The Significance Of Knowledge In Nursing

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A discipline is defined as “a particular area of study, especially a subject studied at a college or university” (Cambridge Dictionary, 2018). Donaldson & Crowley (1978) stated that this discipline encompasses a basis of knowledge that is applicable to every aspect of the professional practice. Nursing is known as a scientific profession based on research, theory and concepts, centred on the art of caring and focused on health care outcomes (Jasmine, 2009). In this letter I will address the importance of knowledge in nursing, touching on the science of it, the importance of nursing as a profession, and the advancement of technology, including challenges it brings and how the study of the discipline of nursing will help to address this.

Firstly, nursing knowledge is the basis of which we stem our practice from. It is a very important part of guiding professional nurses and providing a justification for the practices of nurses (Butts, Rich & Fawcett, 2012). Without the knowledge attained from the discipline of nursing, a professional nurse cannot apply nursing to a societal perspective (Donaldson & Crowley, 1978). Watson (2017) stated that the professional individuality of nursing knowledge is derived from all nursing models collectively taking a position on disciplinary knowledge. Without the abovementioned identity, comprehensibility of the discipline, and determination in sustaining and upholding the development of nursing knowledge, nursing may cease to exist (Watson, 2017).

While knowledge on its own outlines the theoretical and practical part of nursing, (Ranjbar, Joolaee, Vedadhir & Abbasszadeh 2018) found that nursing students’ level of moral capabilities advances as experience in clinical practice, as well as exposure to academic and theoretical knowledge progresses. Hence, (Ranjbar et al, 2018) suggests that ensuring that appropriate content in nursing students’ curricula for each level be essential to enable the students to be allowed to explore situations that will help to enhance their moral competencies. This therefore emphasizes the need for nurses to study the discipline of nursing, as having the ability to make decisions based on ones morals is crucial in the practice of nursing.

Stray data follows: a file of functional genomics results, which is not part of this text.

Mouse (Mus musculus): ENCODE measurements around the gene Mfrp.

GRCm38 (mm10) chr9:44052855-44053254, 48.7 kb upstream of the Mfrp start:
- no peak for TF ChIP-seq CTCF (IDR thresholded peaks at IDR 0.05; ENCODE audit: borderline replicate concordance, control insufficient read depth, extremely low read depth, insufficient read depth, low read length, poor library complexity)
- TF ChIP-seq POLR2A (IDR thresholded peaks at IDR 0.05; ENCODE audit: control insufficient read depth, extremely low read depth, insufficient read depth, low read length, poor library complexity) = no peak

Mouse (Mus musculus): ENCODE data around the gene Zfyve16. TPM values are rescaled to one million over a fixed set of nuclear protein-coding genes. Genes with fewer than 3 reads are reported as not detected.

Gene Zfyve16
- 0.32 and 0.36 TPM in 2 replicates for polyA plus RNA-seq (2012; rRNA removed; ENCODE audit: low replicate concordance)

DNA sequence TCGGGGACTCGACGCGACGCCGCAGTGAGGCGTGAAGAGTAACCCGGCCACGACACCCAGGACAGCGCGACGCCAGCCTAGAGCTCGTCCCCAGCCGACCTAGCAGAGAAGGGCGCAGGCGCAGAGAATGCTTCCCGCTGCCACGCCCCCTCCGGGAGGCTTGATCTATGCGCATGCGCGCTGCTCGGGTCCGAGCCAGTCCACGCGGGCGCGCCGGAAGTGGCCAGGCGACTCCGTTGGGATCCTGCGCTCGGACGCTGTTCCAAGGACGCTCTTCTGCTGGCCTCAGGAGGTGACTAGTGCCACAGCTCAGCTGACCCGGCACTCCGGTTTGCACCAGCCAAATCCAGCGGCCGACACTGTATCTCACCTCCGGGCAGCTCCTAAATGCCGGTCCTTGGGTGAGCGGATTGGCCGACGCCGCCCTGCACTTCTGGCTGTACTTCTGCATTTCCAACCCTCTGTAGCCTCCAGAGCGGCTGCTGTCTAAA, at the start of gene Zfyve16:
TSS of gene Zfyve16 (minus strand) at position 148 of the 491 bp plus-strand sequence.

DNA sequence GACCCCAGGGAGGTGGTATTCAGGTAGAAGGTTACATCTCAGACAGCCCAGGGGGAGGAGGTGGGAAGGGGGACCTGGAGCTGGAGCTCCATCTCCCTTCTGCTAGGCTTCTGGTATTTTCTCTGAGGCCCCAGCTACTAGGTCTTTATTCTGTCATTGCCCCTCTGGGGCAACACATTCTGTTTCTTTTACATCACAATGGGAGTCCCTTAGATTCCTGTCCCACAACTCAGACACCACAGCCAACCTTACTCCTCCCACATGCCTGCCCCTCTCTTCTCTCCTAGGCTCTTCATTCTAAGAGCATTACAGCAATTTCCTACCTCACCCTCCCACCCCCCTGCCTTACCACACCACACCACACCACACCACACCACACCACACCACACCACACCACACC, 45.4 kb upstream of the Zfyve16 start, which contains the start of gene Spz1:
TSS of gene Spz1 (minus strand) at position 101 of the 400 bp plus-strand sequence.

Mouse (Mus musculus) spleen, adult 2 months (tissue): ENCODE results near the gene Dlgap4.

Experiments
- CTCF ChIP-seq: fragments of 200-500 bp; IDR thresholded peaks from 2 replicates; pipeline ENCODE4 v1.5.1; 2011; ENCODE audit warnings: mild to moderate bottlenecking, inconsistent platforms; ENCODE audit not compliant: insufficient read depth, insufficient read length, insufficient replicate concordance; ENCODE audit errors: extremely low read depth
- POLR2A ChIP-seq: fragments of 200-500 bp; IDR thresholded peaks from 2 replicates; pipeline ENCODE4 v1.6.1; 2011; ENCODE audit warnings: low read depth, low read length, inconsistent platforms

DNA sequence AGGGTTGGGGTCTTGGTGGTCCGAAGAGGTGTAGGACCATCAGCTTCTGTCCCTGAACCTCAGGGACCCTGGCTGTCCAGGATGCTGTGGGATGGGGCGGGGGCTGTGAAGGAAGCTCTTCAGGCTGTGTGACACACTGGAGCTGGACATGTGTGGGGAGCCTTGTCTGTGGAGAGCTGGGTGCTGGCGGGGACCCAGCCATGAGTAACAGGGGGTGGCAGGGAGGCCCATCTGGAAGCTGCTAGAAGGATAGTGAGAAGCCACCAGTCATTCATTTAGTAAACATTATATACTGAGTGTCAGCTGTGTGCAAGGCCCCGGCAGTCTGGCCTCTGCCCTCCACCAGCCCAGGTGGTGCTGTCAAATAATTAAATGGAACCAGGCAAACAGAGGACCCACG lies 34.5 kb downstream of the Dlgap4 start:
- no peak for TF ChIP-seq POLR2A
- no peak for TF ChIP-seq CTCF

As I have learnt in my previous semester, evidence based practice is important in the advancement and progression of nursing as a profession. Jasmine (2009) stated that professional nurses us evidence from evidence based practice to make informed decisions when it comes to providing patient care for individuals, instead of intuition or habit, and that evidence based practice has taken over the practice of trial and error, hence optimising evaluation of patient outcomes, development of practice and knowledge, and advancement in nursing as a profession. One of Florence Nightingale’s assumptions is that nursing and medicine are separate from each other (Smith and Parker 2015). This has been reinforced through the decades, where the practice of nursing, its theories and knowledge, are seen as independent from the study of medicine. Often times however, one may not be able to recognise the discipline of nursing as a body of knowledge that is isolated from the doings of practitioners, and this has led to the perception that nursing is a vocation rather than a profession (Donaldson and Crowley 1978).

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Watson (2017) summarised in her editorial that without the disciplinary knowledge and practice as the foundation, nursing can easily be led by the pressure from the hospital to adjust to medicalised way in which it perceives humanity. This technical view of the way humans experience illnesses and health contrasts the disciplinary teachings of nursing. Hence, the study of the discipline of nursing is important, as it gives knowledge importance, no matter the time, to be used anywhere (Litchfield & Jónsdóttir 2008), and therefore allows nursing students to realise that nursing knowledge is a study on its own, which will reinforce nursing as a profession. This brings me to my next point, which will be how I believe that the art of nursing is as necessary as nursing knowledge, and how a balance will help to propel nursing as a profession. Melosh (1976) said that nurses possess the inborn ability, which could not be taught, to provide care for the sick, and this was work beyond just the routine practice of professional skills. Throughout a nurse’s day at work, one would aim to achieve balance between both an extensive set of professional skills and caring behaviours.